this picture postcard seascape of gentle harboring.

You say ‘I knew you were here. I could smell you’
and effortlessly I sway to seal my fate.

You taste of ocean, avenues of grassy dunes,
like a magician you pluck a tiny pebble from my hair-

Ancient survivor, sun-kissed on this summer afternoon,
unconditionally I step out of my dress
into your dream.


There's nothing like Irish humor. Humor is the weapon of the oppressed. They say that when the Grand Recession hit in 2007 the Irish, fresh from the great economic boom of the 1990s, smoothly returned to the pubs and the lifestyle of "doing without" they had known well for hundreds of years, to wait it out. We can learn a lot from the Irish. Have a sip after each of the following. It won't make the joke any better but fuel a sense of hope for the next one.

One night on a dark Irish country road an Englishman and an Irishman were driving recklessly and collided, demolishing their cars. Amazingly, the two men emerged from the wreck unscathed. Astonished by their luck, both agreed to set aside their dislike of each other.

The Irishman fetched a bottle of Jameson’s and handed it to the Englishman, who removed the top and hefting the bottle cried, “May the English and the Irish live forever in peace!” He then took a hearty swallow, draining half the bottle before offering some to the Irishman. “Oh, no thanks,” the Irishman says, “I’ll just wait for the police.”

A married couple in their 60s are visited by a fairy who grants them each a wish.

“I want to travel around the world with my darlin' husband,” says the wife. “Then I want to live in a luxurious holiday home in Kerry.” Just then two tickets for a luxury cruise magically appear in her hand, along with a set of new keys.

The husband says, “Sorry love, but my wish is to have a wife 30 years younger than me.” The fairy waves her wand and the husband becomes 92.

A married couple has their baby delivered at the National Maternity Hospital in Dublin, known all over Europe for its medical advances.

Upon their arrival, the doctor says he’s invented a new machine that'll transfer a portion of the mother’s pain to the baby’s father. He asks if they might be willing to try it out. They're both very much in favor of it.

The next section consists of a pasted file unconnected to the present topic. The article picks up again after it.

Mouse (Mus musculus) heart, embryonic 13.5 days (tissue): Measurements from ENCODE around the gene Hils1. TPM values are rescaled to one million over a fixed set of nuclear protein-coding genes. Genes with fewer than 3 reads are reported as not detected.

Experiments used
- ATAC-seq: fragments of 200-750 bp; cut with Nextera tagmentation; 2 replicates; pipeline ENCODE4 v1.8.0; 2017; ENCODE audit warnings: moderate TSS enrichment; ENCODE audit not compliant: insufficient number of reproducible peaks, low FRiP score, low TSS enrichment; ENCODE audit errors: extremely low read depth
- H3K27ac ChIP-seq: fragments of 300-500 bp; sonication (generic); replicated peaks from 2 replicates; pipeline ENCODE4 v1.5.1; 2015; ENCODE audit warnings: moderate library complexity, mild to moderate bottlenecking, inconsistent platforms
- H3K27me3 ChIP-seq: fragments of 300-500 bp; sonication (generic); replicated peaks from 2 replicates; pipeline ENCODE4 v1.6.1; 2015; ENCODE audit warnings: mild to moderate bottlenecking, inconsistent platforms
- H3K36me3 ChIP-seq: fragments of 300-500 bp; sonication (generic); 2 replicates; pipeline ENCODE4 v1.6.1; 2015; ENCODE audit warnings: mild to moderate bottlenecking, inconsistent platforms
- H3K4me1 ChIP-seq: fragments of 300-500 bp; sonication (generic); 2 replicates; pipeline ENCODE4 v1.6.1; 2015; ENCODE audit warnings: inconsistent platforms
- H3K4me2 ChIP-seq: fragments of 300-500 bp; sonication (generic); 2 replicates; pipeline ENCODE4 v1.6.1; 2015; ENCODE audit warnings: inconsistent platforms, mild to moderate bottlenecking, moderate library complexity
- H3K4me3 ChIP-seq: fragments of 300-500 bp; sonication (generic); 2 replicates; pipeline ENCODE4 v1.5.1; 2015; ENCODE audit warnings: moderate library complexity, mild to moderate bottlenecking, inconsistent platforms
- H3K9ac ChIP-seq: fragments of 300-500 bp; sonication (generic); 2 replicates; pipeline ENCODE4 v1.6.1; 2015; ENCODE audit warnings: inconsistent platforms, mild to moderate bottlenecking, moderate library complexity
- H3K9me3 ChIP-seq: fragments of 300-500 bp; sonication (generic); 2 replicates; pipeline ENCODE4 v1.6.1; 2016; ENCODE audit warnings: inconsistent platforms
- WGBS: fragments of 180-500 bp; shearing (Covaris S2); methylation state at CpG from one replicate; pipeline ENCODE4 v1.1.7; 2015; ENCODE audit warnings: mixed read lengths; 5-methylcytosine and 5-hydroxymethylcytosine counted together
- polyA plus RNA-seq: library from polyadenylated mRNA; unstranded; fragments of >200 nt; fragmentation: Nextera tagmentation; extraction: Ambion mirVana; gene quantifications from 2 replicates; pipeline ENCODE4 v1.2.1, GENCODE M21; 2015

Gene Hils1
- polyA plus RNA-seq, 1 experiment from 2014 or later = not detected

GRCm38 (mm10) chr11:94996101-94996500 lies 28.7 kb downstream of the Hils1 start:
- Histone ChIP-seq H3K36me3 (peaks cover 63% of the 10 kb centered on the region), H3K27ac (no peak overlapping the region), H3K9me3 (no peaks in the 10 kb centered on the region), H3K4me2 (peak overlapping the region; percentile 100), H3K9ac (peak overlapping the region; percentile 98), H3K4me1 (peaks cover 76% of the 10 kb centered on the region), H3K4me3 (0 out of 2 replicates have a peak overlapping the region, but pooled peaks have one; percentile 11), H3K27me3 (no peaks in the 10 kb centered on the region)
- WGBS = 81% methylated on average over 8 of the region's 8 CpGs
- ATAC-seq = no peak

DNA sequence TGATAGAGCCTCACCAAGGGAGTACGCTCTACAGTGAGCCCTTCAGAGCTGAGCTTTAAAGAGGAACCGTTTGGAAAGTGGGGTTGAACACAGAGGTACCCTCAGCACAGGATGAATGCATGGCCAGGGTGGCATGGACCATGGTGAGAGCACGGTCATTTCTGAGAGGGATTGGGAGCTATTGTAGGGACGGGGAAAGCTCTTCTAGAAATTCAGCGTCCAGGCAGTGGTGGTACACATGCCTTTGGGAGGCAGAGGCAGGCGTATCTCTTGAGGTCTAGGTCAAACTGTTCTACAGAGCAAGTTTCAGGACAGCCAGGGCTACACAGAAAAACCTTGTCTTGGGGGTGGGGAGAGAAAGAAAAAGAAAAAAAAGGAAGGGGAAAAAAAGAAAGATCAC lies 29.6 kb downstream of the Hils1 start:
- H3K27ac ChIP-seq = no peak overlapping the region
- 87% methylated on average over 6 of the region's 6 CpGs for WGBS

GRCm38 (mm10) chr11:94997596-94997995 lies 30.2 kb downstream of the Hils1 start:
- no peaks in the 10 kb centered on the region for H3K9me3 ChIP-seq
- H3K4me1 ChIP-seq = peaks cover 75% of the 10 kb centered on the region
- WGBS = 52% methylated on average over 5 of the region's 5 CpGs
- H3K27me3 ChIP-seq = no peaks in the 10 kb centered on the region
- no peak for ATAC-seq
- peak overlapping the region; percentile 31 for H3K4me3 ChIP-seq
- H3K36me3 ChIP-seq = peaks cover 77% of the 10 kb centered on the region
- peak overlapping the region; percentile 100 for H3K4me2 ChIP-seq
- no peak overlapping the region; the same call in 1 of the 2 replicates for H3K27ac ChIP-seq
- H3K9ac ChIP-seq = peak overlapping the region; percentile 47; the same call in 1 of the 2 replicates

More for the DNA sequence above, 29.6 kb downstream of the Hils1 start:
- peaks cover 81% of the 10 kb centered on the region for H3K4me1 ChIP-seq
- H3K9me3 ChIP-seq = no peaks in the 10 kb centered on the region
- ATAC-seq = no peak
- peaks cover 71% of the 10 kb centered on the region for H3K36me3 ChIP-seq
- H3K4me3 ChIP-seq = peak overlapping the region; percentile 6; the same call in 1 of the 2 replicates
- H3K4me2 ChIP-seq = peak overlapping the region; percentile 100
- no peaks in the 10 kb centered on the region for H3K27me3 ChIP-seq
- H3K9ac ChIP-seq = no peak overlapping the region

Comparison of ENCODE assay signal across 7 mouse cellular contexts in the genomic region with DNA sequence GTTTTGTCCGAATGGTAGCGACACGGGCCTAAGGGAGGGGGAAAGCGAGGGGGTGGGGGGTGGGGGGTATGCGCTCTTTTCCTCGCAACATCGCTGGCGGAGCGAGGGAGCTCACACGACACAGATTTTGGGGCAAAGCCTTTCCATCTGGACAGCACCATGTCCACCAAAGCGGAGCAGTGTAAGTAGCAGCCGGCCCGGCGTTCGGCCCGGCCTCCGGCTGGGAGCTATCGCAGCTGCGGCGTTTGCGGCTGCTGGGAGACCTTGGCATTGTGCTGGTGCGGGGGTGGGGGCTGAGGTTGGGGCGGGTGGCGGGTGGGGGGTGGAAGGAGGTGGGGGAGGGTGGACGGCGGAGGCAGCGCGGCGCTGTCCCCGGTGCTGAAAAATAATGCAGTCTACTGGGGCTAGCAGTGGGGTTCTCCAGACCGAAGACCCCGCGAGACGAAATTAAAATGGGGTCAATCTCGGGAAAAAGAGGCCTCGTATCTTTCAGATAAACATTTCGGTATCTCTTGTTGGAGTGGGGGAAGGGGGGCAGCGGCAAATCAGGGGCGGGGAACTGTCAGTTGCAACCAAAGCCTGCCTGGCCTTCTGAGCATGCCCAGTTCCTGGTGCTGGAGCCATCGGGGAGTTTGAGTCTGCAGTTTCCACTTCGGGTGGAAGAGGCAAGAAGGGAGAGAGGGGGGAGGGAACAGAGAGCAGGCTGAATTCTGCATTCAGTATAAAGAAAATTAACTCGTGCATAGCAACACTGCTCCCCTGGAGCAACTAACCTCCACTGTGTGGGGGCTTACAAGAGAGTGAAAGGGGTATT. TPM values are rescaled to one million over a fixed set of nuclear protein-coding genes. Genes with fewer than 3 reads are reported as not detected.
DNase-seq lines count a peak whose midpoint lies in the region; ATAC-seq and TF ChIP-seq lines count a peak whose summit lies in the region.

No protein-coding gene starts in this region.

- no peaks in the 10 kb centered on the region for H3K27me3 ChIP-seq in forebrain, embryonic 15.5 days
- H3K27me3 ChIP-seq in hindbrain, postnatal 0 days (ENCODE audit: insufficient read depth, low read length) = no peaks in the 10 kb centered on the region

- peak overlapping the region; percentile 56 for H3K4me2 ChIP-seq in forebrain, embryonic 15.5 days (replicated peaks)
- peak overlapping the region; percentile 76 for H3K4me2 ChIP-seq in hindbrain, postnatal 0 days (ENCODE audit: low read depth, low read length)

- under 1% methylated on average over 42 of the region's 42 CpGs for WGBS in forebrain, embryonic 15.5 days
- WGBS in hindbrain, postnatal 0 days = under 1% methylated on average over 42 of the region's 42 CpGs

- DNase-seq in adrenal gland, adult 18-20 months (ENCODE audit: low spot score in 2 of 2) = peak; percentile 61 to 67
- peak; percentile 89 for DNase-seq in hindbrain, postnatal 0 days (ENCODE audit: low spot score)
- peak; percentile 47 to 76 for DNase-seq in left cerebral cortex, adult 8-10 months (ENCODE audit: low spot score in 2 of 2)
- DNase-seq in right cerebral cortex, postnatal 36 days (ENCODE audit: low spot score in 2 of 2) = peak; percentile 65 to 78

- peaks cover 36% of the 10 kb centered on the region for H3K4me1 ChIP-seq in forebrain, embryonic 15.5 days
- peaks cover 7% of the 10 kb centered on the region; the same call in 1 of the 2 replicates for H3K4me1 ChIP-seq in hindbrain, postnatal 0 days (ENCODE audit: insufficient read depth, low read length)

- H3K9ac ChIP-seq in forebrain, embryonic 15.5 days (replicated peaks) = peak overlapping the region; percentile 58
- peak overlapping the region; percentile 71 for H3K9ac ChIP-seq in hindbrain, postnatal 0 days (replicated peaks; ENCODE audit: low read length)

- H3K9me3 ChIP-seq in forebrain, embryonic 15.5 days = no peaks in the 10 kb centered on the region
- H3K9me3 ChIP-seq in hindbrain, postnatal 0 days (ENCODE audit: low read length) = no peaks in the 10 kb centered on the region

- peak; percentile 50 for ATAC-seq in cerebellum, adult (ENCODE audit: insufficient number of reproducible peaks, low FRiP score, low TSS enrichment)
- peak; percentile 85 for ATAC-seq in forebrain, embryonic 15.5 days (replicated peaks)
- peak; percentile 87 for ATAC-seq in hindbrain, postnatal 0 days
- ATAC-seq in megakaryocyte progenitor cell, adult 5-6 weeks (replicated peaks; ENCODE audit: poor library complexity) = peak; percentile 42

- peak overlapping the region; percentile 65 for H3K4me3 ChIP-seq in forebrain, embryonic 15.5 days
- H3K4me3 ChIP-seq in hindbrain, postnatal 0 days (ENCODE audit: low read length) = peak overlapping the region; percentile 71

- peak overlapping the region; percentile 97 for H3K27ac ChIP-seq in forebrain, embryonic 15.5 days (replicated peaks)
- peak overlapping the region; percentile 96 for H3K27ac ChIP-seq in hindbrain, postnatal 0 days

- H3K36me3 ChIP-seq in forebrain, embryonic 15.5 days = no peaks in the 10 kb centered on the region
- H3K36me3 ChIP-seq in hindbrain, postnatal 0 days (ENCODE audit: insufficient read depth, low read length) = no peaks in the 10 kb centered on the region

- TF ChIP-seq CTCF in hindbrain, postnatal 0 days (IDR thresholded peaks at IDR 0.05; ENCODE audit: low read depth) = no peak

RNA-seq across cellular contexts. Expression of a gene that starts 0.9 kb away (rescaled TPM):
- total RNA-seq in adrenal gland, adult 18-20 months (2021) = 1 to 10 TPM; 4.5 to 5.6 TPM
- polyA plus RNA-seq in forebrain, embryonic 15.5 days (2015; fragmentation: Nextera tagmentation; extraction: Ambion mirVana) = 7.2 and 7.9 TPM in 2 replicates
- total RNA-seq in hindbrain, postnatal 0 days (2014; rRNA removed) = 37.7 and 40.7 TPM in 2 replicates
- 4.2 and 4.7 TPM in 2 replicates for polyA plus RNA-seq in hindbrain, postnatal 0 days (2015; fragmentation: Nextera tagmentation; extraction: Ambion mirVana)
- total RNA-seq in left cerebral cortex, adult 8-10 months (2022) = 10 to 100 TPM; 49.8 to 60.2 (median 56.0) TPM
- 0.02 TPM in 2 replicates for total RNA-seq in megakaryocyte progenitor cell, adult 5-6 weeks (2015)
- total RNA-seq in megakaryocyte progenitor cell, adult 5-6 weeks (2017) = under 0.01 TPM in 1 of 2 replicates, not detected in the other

The doctor sets the pain transfer to 10%, explaining that even 10% is probably more pain than the father has ever experienced. However, as the labor progresses, the husband feels fine and tells the doctor to "go ahead and kick it up a notch.”

The doctor adjusts the machine to 20%. The husband is still feeling fine. They decide to try for 50%. The husband continues to feel well, and since the transfer was obviously helping the wife considerably, the husband encourages the doctor to transfer all the pain to him.

The wife delivers a healthy baby boy. She and her husband are ecstatic. When they get home, the milkman is dead in their driveway.

A man doing market research knocks on a door. He's greeted by a young woman with three small children running around at her feet.

He says, “I’m doing some research for Vaseline. Have you ever used the product?”

She says, “Yes. My husband and I use it all the time.”

“And if you don’t mind me asking, ma'am, what do you use it for?”

“Oh, we use it for marital relations.”

The researcher is taken aback. “Well now, I do admire your honesty. Usually people lie to me and say that they use it on a bicycle chain, or to help with a gate hinge. But, in fact, we know most do use it for marital relations. Would you mind telling me exactly how?”

“Not at all. We put it on the door knob to keep the kids out.”

Flaherty staggered home very late after drinking with Finney. He took off his shoes to avoid waking his wife, Kathleen.

He tiptoed as quietly as he could toward the stairs, but misjudged the bottom step. He caught himself by grabbing the banister, but landed on his rump and broke a whiskey bottle in each hip pocket.

He looked in the hall mirror to see his butt cheeks were cut and bleeding.

He managed to find a box of band-aids and began putting a band-aid as best he could on each place he saw blood. Then he stumbled his way to bed.

In the morning, he woke up with Kathleen standing over him.

“You were drunk again last night weren't you?”

“Why would you say such a mean thing?”

“Well it could be the open front door. It could be the broken glass at the bottom of the stairs. It could be the drops of blood trailing through the house. But mostly, it's all the band-aids stuck on the hall mirror!”

O’Hara had a rare job interview with a major British computer company. When the interview was over, the snarky interviewer says to him all applicants had to complete a test. He takes a piece of paper and draws six vertical lines, in pairs of two and places it in front of O’Hara.